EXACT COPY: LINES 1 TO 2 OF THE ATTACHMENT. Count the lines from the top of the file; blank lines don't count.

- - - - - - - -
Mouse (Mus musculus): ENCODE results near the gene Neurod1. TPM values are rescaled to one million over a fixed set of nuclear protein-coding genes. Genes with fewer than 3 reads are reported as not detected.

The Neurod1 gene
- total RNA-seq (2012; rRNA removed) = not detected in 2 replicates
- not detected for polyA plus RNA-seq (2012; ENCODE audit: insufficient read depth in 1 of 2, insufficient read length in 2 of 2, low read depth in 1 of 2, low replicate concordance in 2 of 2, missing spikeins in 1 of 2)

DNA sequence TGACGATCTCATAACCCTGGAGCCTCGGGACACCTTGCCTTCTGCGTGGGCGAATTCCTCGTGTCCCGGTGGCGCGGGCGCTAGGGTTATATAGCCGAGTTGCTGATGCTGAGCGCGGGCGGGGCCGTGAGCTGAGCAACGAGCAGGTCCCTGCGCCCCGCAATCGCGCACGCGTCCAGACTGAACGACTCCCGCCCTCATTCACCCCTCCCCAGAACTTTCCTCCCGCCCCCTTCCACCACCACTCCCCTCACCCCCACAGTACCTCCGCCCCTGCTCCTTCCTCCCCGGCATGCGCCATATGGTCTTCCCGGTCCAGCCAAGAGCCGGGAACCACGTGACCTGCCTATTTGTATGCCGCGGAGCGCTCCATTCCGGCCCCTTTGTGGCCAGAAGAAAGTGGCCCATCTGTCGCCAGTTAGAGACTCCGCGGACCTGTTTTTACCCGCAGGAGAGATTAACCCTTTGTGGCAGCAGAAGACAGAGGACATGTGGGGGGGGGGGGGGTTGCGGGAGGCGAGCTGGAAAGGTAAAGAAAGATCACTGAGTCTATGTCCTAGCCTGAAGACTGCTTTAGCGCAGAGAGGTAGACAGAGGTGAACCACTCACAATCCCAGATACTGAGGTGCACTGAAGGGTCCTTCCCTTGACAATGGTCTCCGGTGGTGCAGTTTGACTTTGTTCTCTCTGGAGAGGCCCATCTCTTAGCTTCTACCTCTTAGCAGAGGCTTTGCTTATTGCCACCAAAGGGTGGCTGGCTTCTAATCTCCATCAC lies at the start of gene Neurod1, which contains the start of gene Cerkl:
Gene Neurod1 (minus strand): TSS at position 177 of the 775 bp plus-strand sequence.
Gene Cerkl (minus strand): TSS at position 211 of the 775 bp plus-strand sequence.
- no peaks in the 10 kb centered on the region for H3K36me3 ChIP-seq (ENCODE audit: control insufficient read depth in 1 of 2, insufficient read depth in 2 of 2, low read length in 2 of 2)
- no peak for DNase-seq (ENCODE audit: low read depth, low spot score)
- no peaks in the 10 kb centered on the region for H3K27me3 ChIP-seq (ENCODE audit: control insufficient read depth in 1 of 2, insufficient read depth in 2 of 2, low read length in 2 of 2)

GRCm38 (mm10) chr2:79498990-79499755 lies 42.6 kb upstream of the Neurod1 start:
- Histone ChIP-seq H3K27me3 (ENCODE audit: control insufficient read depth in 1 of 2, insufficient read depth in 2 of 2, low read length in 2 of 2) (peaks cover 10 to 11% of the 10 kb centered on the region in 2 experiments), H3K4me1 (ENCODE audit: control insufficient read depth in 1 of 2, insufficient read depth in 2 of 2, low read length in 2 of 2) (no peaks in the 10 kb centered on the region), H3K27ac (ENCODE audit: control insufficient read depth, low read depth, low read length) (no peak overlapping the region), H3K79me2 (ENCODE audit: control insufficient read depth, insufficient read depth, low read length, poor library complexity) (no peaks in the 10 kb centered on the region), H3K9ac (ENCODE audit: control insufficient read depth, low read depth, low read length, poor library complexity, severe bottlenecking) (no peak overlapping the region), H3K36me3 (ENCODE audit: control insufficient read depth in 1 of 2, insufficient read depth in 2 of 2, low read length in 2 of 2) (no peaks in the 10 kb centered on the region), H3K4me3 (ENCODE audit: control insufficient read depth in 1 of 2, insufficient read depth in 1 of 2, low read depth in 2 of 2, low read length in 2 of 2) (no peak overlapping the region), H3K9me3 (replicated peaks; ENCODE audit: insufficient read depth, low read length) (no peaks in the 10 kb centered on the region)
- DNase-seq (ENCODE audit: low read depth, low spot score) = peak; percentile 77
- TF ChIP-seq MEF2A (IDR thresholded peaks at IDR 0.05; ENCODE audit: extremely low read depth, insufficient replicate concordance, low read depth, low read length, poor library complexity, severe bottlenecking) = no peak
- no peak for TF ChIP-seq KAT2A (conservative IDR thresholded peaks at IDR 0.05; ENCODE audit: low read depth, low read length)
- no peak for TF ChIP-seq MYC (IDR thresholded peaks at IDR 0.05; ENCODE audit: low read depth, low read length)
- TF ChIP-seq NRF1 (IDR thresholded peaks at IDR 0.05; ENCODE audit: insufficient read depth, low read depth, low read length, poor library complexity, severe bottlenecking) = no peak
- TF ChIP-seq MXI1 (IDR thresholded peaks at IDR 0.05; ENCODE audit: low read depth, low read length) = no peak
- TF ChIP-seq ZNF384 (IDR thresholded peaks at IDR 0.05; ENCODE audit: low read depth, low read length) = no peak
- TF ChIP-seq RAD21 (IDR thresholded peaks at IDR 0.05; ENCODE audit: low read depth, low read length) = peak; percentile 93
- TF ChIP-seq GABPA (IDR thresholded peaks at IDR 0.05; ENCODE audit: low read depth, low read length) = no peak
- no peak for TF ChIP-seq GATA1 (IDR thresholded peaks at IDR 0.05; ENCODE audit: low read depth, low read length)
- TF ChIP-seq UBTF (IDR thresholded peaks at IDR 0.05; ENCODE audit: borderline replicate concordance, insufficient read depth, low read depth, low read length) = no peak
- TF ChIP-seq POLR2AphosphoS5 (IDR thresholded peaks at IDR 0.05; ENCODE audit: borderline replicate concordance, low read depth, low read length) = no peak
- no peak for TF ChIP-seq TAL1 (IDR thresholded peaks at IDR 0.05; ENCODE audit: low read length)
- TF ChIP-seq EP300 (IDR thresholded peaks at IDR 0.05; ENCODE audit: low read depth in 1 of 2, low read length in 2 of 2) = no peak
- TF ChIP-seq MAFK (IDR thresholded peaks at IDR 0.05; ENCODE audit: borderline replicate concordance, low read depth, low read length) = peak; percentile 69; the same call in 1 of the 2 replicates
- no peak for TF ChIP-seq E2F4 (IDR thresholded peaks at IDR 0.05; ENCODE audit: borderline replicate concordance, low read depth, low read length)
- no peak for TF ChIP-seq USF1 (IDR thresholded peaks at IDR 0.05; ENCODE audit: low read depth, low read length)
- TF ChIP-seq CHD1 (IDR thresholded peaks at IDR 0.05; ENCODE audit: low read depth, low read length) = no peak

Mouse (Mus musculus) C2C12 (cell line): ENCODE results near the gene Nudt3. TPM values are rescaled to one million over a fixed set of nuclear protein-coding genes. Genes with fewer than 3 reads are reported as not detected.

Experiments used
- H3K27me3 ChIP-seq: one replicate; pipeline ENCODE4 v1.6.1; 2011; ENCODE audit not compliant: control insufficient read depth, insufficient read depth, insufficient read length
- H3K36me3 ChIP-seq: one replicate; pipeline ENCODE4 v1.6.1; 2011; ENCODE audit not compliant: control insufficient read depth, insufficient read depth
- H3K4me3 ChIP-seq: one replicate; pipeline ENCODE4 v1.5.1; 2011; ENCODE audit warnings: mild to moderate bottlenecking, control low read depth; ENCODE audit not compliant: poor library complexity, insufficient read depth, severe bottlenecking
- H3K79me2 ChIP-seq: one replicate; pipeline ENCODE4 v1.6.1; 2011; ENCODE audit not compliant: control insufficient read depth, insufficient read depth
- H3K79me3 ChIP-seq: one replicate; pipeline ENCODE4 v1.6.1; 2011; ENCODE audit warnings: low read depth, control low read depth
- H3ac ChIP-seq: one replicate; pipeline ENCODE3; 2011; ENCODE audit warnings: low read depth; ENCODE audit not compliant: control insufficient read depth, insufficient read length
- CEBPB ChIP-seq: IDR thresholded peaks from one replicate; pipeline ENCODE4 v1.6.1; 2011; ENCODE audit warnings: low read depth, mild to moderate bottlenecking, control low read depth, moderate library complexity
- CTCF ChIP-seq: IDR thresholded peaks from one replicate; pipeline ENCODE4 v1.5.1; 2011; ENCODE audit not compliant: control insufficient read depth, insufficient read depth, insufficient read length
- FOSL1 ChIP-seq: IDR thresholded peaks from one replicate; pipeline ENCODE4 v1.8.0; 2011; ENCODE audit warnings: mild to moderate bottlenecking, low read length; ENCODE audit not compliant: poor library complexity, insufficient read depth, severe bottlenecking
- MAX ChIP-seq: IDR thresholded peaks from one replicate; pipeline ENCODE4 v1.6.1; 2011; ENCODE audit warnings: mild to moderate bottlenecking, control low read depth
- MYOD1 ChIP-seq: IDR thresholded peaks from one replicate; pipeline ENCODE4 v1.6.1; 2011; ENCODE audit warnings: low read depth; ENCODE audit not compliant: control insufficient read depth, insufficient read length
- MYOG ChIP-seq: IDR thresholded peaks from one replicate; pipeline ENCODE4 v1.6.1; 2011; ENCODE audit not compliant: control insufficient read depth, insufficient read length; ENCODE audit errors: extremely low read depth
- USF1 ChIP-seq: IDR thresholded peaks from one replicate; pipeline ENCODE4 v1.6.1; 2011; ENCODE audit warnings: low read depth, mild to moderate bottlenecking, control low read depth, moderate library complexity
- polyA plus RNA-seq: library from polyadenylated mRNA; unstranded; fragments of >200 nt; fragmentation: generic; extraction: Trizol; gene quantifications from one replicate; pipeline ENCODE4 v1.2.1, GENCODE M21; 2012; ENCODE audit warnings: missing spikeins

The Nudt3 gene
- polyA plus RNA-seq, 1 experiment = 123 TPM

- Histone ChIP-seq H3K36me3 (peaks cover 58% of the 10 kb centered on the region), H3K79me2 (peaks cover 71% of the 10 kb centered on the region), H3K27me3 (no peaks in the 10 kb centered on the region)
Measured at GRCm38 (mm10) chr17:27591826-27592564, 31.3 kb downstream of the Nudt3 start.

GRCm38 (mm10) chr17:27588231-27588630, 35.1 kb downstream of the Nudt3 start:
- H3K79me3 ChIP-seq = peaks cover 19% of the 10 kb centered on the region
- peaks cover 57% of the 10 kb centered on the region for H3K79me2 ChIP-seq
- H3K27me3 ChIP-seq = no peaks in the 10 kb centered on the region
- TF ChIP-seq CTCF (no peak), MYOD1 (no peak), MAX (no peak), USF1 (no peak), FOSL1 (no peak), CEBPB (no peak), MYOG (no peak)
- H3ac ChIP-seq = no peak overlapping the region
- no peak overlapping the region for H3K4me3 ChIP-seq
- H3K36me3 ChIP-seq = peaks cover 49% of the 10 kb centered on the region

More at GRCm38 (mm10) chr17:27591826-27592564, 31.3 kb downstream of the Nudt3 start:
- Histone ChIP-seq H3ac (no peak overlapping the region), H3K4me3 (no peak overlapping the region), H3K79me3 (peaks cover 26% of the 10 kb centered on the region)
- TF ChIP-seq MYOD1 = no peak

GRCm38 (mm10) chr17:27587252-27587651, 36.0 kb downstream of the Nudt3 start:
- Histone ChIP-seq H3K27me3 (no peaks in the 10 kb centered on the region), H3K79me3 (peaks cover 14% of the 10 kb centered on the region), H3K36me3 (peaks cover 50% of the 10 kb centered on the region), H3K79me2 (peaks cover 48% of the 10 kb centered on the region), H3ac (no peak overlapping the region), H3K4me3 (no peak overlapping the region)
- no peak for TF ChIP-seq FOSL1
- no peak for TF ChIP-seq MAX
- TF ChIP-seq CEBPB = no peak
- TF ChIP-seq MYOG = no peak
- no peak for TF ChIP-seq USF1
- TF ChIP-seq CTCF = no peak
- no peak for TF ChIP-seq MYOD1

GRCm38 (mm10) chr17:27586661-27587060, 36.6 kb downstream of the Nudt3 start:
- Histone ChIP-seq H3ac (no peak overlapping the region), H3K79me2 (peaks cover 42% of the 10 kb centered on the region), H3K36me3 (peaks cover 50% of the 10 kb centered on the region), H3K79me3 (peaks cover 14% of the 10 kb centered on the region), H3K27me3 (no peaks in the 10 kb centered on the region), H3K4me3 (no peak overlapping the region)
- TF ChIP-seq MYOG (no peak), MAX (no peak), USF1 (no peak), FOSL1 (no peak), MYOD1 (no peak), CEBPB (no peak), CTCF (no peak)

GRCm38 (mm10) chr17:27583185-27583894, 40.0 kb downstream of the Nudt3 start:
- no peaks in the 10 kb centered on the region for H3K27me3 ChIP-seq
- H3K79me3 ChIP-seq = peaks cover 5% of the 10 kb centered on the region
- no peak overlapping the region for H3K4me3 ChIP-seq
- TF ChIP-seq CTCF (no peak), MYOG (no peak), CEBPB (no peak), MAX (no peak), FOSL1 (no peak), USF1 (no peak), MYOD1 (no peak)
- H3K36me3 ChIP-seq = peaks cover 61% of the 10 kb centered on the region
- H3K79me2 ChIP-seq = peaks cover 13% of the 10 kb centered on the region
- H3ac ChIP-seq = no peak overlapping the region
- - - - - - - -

Mouse (Mus musculus): ENCODE results near the gene Neurod1. TPM values are rescaled to one million over a fixed set of nuclear protein-coding genes. Genes with fewer than 3 reads are reported as not detected.

The Neurod1 gene